What the Heck is Ground Rent?

Baltimore Row Homes.


According to The People’s Law Library of Maryland, “Ground rent is a periodic monetary payment by a tenant to a ground lease holder who holds a reversionary interest in the property or “ground” underneath a home.”


But what does that actually mean in plain English?

Basically, for certain properties (most of which are located in Baltimore City), homeowners are required to pay a small sum of money (typically $50.00-$100.00 per year) to a person or company known as the ground rent holder.  This concept, which dates back to the 18th Century, still causes confusion to homeowners and mortgage companies unfamiliar with the practice.


If it’s that simple, why is it so confusing?

Ground rent is an unfamiliar concept, so there are many common misconceptions.  The most common misconception is that the homeowner doesn’t own the land their house is built on.  To be crystal clear, even if your home is subject to ground rent, you still own all of the house, the property, and the land (including the ground) described in your deed!

The owner of the ground rent has no rights but one: the right to collect ground rent fees.  They have no obligation to repair your property if something breaks in the “ground” (i.e., plumbing issues), and they have no right to access your property.  The only time the ground rent owner can assert any rights against you is when you fail to pay your ground rent payments on time.


How can I find out if I owe ground rent?

There are two ways you can find out if you owe ground rent on your property:

1) Look at your deed.  In the first couple paragraphs of the deed (where the property is conveyed to you) it will say that the property is conveyed in (a) fee simple or (b) leasehold.  If the property is conveyed in fee simple, there is no ground rent.  If the property is conveyed in leasehold, the property is subject to ground rent.  It’s that easy!

2) Ground rent holders are required to register their ground leases with the State of Maryland through the Department of Assessments and Taxation.  You can find the ground rent registry on their website:  dat.maryland.gov/Ground-Rent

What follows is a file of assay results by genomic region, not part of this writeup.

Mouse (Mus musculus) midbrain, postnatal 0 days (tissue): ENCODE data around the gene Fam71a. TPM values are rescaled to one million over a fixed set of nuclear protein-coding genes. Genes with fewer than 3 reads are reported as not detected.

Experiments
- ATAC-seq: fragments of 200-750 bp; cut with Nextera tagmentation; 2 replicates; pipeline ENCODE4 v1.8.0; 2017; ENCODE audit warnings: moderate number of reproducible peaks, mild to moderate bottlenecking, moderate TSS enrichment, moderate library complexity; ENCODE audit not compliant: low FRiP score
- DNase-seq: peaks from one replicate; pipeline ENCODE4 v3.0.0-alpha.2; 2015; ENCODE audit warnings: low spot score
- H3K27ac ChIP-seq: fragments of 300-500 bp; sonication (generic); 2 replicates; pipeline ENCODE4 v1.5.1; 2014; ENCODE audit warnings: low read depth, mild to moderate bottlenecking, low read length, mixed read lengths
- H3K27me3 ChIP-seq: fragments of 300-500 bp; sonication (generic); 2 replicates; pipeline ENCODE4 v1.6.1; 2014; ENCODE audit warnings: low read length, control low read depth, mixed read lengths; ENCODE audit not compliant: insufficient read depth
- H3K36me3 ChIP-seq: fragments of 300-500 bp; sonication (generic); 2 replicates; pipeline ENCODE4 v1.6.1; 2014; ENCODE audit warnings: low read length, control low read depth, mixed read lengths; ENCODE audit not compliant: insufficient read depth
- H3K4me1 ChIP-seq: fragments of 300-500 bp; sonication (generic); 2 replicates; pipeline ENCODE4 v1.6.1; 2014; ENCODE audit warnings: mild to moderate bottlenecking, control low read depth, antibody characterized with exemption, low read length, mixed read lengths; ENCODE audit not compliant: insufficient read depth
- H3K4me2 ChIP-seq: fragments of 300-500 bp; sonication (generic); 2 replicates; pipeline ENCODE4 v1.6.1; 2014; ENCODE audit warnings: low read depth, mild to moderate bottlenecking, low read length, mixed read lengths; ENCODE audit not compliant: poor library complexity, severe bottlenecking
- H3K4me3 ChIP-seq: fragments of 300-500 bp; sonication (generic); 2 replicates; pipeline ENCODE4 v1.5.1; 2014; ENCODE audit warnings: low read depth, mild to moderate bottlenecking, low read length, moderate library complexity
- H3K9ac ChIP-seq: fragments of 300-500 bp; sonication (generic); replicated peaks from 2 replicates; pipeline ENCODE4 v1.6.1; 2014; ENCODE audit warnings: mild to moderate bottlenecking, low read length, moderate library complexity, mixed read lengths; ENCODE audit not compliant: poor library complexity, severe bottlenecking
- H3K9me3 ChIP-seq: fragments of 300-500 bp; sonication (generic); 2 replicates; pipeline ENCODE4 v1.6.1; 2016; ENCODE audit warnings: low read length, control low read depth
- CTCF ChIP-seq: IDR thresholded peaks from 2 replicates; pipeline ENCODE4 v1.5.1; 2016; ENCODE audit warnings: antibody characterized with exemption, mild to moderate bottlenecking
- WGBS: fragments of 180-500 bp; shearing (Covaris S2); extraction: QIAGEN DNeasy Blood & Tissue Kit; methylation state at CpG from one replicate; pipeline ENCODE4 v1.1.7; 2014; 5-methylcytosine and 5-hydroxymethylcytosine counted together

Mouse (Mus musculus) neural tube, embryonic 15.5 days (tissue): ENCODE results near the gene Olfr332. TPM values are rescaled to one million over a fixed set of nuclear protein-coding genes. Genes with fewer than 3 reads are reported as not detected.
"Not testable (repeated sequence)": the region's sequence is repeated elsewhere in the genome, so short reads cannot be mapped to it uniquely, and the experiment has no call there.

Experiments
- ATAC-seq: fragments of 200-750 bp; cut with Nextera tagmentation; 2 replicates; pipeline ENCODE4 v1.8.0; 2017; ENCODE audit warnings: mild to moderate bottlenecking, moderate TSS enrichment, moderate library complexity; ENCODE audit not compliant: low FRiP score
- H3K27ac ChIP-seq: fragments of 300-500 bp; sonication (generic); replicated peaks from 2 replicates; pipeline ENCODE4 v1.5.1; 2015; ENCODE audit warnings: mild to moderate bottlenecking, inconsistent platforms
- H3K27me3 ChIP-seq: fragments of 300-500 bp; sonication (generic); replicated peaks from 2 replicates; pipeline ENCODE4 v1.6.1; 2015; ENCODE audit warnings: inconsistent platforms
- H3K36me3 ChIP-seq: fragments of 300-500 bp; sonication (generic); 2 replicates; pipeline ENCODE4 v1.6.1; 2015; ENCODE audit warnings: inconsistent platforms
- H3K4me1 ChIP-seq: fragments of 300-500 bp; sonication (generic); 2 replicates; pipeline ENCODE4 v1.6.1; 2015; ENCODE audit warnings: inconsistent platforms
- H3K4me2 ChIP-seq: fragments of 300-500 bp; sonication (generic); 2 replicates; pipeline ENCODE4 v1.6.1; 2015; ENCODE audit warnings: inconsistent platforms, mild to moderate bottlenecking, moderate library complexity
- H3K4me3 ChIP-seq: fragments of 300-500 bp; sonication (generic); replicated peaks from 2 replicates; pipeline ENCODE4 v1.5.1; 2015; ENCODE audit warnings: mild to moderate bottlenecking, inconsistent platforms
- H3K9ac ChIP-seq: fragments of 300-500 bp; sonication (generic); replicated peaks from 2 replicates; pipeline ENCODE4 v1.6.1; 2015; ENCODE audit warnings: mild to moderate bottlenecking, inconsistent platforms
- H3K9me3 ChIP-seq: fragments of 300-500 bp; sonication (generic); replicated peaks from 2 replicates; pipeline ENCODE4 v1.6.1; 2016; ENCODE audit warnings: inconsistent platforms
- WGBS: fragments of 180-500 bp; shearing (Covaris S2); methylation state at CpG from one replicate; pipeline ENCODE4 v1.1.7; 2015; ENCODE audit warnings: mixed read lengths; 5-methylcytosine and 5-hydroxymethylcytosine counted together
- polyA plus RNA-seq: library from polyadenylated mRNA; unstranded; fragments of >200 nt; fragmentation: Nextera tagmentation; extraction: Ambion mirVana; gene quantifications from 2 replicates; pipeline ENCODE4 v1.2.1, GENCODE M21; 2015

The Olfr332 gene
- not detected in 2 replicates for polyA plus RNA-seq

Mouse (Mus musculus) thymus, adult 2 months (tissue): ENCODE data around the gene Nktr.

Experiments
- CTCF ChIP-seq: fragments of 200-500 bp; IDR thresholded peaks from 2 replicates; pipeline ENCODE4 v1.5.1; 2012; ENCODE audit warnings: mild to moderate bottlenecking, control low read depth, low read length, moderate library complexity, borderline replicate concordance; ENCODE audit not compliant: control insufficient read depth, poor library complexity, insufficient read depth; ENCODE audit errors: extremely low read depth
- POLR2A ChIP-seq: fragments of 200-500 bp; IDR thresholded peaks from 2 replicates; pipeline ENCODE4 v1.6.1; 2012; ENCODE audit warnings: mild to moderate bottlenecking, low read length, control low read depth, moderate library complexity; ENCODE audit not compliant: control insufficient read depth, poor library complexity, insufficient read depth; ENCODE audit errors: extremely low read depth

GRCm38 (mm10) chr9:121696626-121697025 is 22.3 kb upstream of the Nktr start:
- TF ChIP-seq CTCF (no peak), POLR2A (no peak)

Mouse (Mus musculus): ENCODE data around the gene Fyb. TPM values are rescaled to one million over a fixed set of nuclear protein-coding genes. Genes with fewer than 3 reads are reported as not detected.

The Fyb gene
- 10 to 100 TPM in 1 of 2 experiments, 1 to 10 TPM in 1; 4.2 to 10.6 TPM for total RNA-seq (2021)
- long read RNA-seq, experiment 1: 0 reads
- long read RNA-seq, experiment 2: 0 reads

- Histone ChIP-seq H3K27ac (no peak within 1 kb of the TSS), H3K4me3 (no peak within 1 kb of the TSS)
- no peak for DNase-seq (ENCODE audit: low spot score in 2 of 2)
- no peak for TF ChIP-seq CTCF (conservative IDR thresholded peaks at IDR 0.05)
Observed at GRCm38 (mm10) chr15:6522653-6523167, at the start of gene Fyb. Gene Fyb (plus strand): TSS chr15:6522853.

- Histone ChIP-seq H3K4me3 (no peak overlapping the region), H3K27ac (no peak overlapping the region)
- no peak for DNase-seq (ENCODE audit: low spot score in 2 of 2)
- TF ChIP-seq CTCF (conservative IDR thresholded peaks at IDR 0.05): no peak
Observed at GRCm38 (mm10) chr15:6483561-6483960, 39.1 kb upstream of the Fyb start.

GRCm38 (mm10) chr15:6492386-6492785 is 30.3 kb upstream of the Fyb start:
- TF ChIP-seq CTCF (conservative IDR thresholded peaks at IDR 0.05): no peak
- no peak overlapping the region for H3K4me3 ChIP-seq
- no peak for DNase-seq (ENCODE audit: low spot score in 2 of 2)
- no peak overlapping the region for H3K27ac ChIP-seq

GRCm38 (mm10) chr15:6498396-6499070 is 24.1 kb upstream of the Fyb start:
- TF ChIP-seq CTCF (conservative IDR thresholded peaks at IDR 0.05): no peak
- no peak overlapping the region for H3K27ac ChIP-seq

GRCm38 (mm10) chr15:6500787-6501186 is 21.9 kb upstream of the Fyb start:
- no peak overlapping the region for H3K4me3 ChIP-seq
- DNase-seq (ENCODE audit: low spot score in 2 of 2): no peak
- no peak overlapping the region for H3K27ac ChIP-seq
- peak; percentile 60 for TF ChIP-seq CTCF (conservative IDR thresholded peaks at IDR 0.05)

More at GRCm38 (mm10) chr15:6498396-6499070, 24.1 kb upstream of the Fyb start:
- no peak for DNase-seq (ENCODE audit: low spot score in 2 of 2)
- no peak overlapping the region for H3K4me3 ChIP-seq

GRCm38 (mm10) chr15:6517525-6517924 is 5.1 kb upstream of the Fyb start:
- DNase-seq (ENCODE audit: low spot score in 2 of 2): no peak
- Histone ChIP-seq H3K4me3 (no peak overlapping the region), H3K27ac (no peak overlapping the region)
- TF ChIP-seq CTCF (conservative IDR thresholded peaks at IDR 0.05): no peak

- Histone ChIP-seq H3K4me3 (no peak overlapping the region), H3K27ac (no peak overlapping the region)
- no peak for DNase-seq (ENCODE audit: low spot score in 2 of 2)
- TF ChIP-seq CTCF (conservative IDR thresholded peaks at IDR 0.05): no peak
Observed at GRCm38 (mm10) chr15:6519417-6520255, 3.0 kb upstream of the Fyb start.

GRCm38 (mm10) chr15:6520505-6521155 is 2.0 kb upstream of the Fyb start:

What happens if I don’t pay?

If you don’t pay your ground rent, ground rent owners can obtain a judgment against you and ultimately place a lien against the property for the amount of past ground rent owed (up to three years!) plus certain costs and attorney fees.  After 6 months, the ground rent owner can even file to evict you from the property in an action similar to a foreclosure.  So, failure to pay your ground rent could mean losing your home. Due to legislation enacted in the past 10 years, the homeowner will be entitled to any equity he or she has in his or her home rather than forfeiting such equity to the ground rent owner.  Some ground rent owners argue it is worth buying the ground rent lease from the ground rent owner to avoid the possibility of missing a payment and losing your home.


Can I Redeem the Ground Lease?  If so, how?

Any ground rent established after April 8, 1884, can be redeemed by the seller or buyer. Ground rent owners are required to provide information on how to redeem the ground rent with each ground rent bill. And the ground rent owner must sell you the ground rent if you wish to purchase it.

The cost for redeeming the ground rent varies based on the year it was created. The formula for determining the price is to take the annual ground rent fee and divide it by a range of .04 to .12, depending on the year created:

  • April 8, 1884 to April 5, 1888 (.04 rate of redemption)
  • April 6, 1888 to July 1, 1982 (.06 rate of redemption)
  • July 2, 1982 or later (.12 rate of redemption)

So if your annual ground rent is $150, and it was established between April 6, 1888 and July 1, 1982, it would cost $2500 to redeem.

However, the parties can agree to a lesser amount.  Once the property owner agrees to redemption terms with the ground rent holder, the parties must file a Deed of Redemption with the Land Records of the County in which the property is located.  At Price & Keir, we can prepare the Deed of Redemption and record it for about $400.00.

If you want to redeem the ground rent but can’t afford to pay for it outright, the Maryland Department of Housing and Community Development now has special loan financing available for income-eligible homeowners to redeem ground rent.


What if I can’t find the ground rent owner?

If you have determined that your property is subject to ground rent, but you’ve had no communication with the ground rent holder for 3 years or more, you can redeem the ground rent through a process administered by SDAT:

  1. You’ll need to complete an Application for Residential Ground Rent Redemption, post a notice of your application on the property, and pay a $70.00 processing fee to SDAT.
  2.  After 90 days, you’ll return to SDAT with a certified check in the redemption amount and an Affidavit of Certificate of Redemption.
  3.  SDAT will provide you with a Certificate of Redemption, which must be filed with the land records office.


And there you have it – the answer to the venerable question – What the Heck is Ground Rent?  For more information, or for assistance in redeeming your ground rent, call us at 410-528-7205